By Rabbi Nachum Scheiner
Part I—Making Kiddush Before Nightfall
This is from a new series of shiurim, given on Friday morning at the Kollel Boker of Beis Midrash Ohr Chaim, on the topic of “Rules and Regulations for Early Shabbos.”
We are all familiar with early Shabbos minyanim, which take place after plag, but before nightfall. The Shulchan Aruch tells us that one may make an early Shabbos, go home immediately to recite kiddush, and start his meal without any waiting time. Although reciting kiddush before nightfall is, indeed, allowed according to the Shulchan Aruch, there is a discussion in the Rishonim as to whether this is halachically sanctioned.
In order to properly understand the scope of this discussion, we must step back for a moment and understand what is happening when someone “makes an early Shabbos.” Making an early Shabbos is in essence extending the Shabbos, sanctifying Friday and giving it kedusha of Shabbos.
The concept of adding on to the Shabbos is not just something done for convenience; it is actually a requirement. The Torah tells us—in regards to Yom Kippur—that one must start fasting on the eve of the ninth day of Tishrei. Yet, we know that the fast commences on the tenth. The Gemara deduces from this expression that one must actually start the fast at the end of the ninth day. The Gemara continues that, in addition to starting the fast on the ninth, one must also continue the fast into the beginning of the eleventh. This is known as tosfos Yom Kippur, adding on, both at the beginning of the fast, as well as at the end. The Gemara then applies this requirement to every Yom Tov, as well as to Shabbos. According to most Rishonim this is a Scriptural requirement, known as tosfos Shabbos and tosfos Yom Tov, meaning that one is required to add on a few minutes of keeping Shabbos, both at the commencement of Shabbos, as well as at its conclusion. The Rambam, however, omits this requirement. Many commentators explain that, even according to the Rambam, there is a rabbinical requirement to add on a few minutes to the Shabbos. Getting back to the recitation of kiddush before nightfall, according to the majority of the Rishonim, since it is a scripturally recognized part of Shabbos, we can understand how one can fulfill the Scriptural mandate of reciting kiddush at that time. However, according to the opinion of the Rambam, inasmuch as it is not a scripturally recognized part of Shabbos, how can one fulfill his requirement to recite kiddush at that time?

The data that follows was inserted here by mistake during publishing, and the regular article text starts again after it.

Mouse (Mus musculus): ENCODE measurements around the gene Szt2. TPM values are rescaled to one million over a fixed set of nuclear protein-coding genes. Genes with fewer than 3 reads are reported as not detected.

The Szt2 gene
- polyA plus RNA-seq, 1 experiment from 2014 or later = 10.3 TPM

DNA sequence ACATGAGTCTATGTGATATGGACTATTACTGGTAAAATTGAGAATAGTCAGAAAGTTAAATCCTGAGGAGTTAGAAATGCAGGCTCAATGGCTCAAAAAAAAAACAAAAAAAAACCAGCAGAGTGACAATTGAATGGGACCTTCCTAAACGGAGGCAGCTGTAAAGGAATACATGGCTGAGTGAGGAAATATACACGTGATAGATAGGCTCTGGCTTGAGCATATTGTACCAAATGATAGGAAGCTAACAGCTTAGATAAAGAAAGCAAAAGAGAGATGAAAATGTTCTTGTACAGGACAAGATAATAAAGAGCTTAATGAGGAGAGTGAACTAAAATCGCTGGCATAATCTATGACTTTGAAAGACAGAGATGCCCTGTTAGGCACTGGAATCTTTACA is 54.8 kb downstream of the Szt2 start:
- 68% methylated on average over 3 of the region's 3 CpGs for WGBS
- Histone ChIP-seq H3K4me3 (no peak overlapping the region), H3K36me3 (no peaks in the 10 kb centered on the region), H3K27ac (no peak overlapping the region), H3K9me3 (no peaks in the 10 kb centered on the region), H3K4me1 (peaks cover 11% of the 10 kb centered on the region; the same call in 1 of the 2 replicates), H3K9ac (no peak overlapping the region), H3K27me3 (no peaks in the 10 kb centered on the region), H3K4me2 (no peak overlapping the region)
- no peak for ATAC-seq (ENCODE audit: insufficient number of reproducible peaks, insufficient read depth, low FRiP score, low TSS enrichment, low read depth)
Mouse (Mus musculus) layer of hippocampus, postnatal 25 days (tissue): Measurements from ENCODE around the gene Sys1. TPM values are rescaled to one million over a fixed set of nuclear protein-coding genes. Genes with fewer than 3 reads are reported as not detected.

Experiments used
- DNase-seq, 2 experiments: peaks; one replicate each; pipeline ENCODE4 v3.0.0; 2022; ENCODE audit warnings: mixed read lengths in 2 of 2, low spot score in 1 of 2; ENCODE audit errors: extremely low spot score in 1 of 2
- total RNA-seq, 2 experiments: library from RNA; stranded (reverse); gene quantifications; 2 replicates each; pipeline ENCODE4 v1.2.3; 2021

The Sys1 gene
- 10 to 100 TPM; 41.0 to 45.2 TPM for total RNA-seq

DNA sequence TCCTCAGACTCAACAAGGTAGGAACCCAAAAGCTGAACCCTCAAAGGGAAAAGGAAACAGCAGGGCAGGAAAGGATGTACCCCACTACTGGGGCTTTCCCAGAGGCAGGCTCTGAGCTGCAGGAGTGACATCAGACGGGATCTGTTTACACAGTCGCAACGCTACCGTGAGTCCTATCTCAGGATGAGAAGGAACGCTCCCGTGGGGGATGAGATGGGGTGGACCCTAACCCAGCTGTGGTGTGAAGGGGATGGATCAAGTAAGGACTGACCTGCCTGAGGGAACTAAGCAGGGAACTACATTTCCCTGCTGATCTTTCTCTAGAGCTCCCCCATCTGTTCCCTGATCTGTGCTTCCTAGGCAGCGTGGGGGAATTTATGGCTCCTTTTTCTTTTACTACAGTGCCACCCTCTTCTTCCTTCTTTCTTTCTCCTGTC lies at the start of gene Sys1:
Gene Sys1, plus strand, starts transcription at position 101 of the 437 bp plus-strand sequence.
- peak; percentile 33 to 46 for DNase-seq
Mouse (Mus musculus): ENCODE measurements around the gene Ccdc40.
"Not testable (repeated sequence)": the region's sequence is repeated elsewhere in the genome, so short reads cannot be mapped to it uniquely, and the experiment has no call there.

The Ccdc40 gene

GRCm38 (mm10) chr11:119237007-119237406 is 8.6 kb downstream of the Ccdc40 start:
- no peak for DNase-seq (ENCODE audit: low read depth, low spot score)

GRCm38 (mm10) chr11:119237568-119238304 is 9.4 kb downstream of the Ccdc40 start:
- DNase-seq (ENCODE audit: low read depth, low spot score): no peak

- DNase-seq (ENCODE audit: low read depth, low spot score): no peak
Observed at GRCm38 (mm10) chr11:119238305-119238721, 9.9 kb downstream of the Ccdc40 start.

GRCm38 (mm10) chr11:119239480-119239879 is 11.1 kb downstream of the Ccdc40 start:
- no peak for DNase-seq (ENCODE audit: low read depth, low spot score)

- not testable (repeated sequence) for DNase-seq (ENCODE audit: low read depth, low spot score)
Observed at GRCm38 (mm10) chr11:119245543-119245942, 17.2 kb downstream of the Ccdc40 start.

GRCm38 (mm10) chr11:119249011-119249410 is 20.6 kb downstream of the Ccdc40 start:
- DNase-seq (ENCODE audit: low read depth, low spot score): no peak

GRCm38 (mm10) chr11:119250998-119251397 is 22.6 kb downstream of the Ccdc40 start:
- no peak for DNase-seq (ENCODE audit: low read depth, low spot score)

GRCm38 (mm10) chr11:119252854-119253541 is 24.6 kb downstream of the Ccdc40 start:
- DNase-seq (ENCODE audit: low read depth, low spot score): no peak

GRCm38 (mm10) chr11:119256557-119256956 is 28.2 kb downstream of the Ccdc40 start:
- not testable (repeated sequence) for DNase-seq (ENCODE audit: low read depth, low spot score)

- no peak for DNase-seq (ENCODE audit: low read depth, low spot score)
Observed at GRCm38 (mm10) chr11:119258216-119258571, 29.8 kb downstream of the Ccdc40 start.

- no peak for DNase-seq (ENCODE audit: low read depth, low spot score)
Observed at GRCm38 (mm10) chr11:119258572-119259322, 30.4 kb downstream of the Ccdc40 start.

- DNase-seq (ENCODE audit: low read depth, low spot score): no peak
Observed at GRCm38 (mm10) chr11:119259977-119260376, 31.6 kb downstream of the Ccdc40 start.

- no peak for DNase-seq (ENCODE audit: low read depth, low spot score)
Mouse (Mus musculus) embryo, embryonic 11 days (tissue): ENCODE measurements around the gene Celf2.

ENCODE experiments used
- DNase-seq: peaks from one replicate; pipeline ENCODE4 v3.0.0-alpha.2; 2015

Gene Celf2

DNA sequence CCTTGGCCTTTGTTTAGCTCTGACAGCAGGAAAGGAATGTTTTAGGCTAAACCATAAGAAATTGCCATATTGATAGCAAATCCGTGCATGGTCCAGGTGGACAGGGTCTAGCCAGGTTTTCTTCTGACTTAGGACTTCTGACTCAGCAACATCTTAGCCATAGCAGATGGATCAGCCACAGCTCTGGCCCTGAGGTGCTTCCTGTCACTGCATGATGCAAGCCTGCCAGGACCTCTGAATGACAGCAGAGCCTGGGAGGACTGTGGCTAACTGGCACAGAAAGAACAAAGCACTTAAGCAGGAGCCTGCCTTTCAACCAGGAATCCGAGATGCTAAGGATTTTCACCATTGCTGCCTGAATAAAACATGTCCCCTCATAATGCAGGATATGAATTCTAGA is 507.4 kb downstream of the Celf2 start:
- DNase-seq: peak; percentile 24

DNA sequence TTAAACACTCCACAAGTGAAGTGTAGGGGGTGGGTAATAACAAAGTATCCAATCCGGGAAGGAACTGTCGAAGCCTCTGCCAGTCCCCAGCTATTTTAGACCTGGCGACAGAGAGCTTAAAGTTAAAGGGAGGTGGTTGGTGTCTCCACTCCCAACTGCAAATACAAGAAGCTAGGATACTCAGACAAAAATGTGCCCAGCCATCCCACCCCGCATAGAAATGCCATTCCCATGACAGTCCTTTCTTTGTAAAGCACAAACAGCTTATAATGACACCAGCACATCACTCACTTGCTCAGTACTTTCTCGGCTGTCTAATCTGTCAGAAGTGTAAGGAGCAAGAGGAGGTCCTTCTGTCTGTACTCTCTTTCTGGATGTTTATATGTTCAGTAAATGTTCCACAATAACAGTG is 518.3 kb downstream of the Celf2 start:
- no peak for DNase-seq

Furthermore, even according to the other Rishonim, the Pri Megadim writes that starting Shabbos as early as plag—which is more than the Scriptural requirement—is only of a rabbinical nature. That being the case, we must understand: if the early Shabbos is not a scripturally recognized part of Shabbos, how one can fulfill his requirement to recite kiddush—which is a Scriptural requirement—at that time? In fact, there are Rishonim, who although they do allow ushering in the Shabbos before nightfall, do not allow reciting the kiddush before Shabbos itself arrives at nightfall (or possibly sunset). The Mishna Berura (Biur Halacha 271) maintains that one should follow this opinion, if possible.
This question is discussed by the Magen Avraham, who quotes the Mordechai, who explains that since the Scriptural mandate is looming ahead, one can, indeed, fulfill his requirement even earlier.
The Netziv, in his classic sefer on chumash, Ha’amek Davar, as well as in his sefer Ha’amek Sheila on the She’iltos, has a different take on why one can recite kiddush before nightfall. He posits that even according to the aforementioned opinion of the Rambam that there is no Scriptural requirement to add on to the Shabbos, one can daven and recite kiddush.